We would like to take this opportunity to thank you for your interest in the Broadcast Assistant position with the Los Angeles Dodgers. Although your resume’ [stray apostrophe], educational and work experience was quite impressive [this whole clause is severely wounded … gushing blood], we selected a candidate whose background more closely matched the Department’s needs. We will however, retain your resume [stray apostrophe] on file should a future need arise where we may utilize your expertise.

You may want to occasionally peruse our website at www. Dodgers.com [random space in url] for available employment opportunities, [unnecessary coma] and apply again at that time.

On behalf of the Los Angeles Dodgers we wish you success with [should be in] your career pursuits.

Style and grammar errors are marked for your convenience.  At least when I applied to be a receptionist for the Yankees they had the courtesy not to get back to me.

Mixtape Update: Dropkick Murphys- Tessie

I resisted putting this song on there because somehow it has come to represent everything obnoxious about the Red Sox. But there’s nothing I can do to avoid the fact that like some women from Boston, it was easily available for free download. So Tessie, welcome to the Mixtape. Make sure you check out the Mixtape page, the sidebar, or the stealthy music player in the bottom left hand corner of your screen.

Barry Bonds: Guilty Or Guilty?

Dayn Perry had an excellent post this morning, “The Case Against the Case Against Barry Bonds.” In terms easy for a legal novice like me to understand, he explains the main elements of the federal case and simultaneously cuts it to shreds. He also seamlessly uses the phrase “many-tentacled:”

Barry Bonds’ terminally looming jury trial has been postponed, perhaps until the fall. At some point, though, he’ll probably be dragged in front of his peers on four counts of perjury and one count of obstruction of justice. All of it, of course, traces back to the many-tentacled BALCO scandal, which has been too much with us for the better part of a decade. But it’s going to end soon, and this will almost certainly be the closing scene: Bonds’ walking out of the federal courthouse in San Francisco a free man.

Maybe I found the post so informative because I haven’t followed the Bonds case much. I’ve been burnt out on steroid and PED stories, and anyway the jury in my head convicted Barry Bonds about five years ago. Perry’s post leaves me asking an important question. Who cares? Aside from the purely legal aspect (Bonds probably broke the law), I don’t see how the outcome of this trial does anything to significantly affect his legacy. He’s guilty in the public conscience, and it will take a hell of a lot more than some court decision for him to regain his footing. It will take a lot of humility, some profuse apologies, and maybe a little bit of groveling. None of those are going to happen here.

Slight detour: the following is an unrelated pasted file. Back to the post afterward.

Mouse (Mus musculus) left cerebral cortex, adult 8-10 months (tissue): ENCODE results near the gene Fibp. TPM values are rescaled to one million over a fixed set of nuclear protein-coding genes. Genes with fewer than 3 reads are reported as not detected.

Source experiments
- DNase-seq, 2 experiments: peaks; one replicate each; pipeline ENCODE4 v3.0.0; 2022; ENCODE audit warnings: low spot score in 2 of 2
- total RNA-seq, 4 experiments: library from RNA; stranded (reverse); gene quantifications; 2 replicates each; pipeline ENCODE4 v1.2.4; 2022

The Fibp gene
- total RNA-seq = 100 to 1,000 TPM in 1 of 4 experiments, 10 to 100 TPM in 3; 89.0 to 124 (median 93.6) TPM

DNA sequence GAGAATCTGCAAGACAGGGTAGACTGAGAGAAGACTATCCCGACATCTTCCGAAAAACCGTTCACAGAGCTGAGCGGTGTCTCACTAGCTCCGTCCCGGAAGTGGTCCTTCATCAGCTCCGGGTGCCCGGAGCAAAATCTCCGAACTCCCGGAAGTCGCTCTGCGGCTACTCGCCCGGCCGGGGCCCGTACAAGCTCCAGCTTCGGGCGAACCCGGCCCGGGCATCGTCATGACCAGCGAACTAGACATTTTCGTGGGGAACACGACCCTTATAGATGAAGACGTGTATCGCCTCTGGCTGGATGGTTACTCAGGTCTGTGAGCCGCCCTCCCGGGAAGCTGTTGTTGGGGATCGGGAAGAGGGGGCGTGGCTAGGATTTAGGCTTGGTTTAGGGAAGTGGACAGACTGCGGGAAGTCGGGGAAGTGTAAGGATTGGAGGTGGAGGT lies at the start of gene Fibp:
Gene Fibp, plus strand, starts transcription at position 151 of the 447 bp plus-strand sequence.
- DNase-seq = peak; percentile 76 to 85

The example I can’t help but turn to (noting the difference between killing someone and cheating a little) is OJ Simpson. Most people think OJ did it. Obviously that brings up a lot of racial implications i, but Bonds can easily be substituted for Roger Clemens or Rafael Pameiro who their own legal swamps, and the question doesn’t change. A major sports star betrays the public’s trust, refuses to own up, and devolves into some kind of sad parody of his former existence.

How long before Barry Bonds coauthors If I Juiced: The Mystery Novel? How long before Bobby Estalella, the career .216 hitter who owned up to his own steroid use, is held as a model of dignity beside his former teammate?

Poem of the Week: ‘Slug the Umpire’

This week’s poem is an anonymous piece published by the Chicago Tribune in 1886. Back in those days, it was common for newspapers to include baseball poetry. In fact, the one baseball poem you’ve heard of, Casey At The Bat, came to existence that way. It was written by a sportswriter, Ernest Thayer, and my best guess is that Slug The Umpire was as well. Either way, it’s a fun read, and brought to you compliments of Jim Bouton who piqued my interest by quoting a couple lines in his review of that Bruce Weber umpire book I made fun of last week.

Mother, may I slug the umpire
May I slug him right away?
So he cannot be here, Mother
When the clubs begin to play?

Let me clasp his throat, dear mother,
In a dear delightful grip
With one hand and with the other
Bat him several in the lip.

Let me climb his frame, dear mother,
While the happy people shout;
I’ll not kill him, dearest mother
I will only knock him out.

Let me mop the ground up, Mother,
With his person, dearest do;
If the ground can stand it, Mother
I don’t see why you can’t, too.

Mother may I slug the umpire,
Slug him right between the eyes?
If you let me do it, Mother
You shall have the champion prize.

Clubhouse Humor

On Saturday I went to a panel discussion on the ‘comic imagination.’ It was pretty funny. Joining me in the audience was a Pulitzer Prize-winning sports writer who covered baseball in the 1980s for the NY Times. In a discussion of context, he mentioned that in clubhouses, you can pretty much say anything to anybody. In sports (incoming pun intended), nothing is out of bounds.

To back up his point he shared this anecdote, a batting practice exchange between former Pittsburgh teammates Bill Madlock and Lee Mazzilli as they prepared to face off in a Spring Training game. Madlock was with the Dodgers and Mazzilli with the Mets:

Madlock: So Lee, I’m new here and you know this town. You have a girl lined up for me tonight right?

Mazzilli: I’m not a miracle worker, Bill

Madlock: Aww come on, You’ve got to know somebody.

Mazzilli: Well, there’s always my wife I guess.

Madlock: Nah no thanks, I had your wife last spring, looking for something new.

It’s worth noting, I think, that Lee Mazzilli and his wife Dani, appear to have a wonderful marriage and family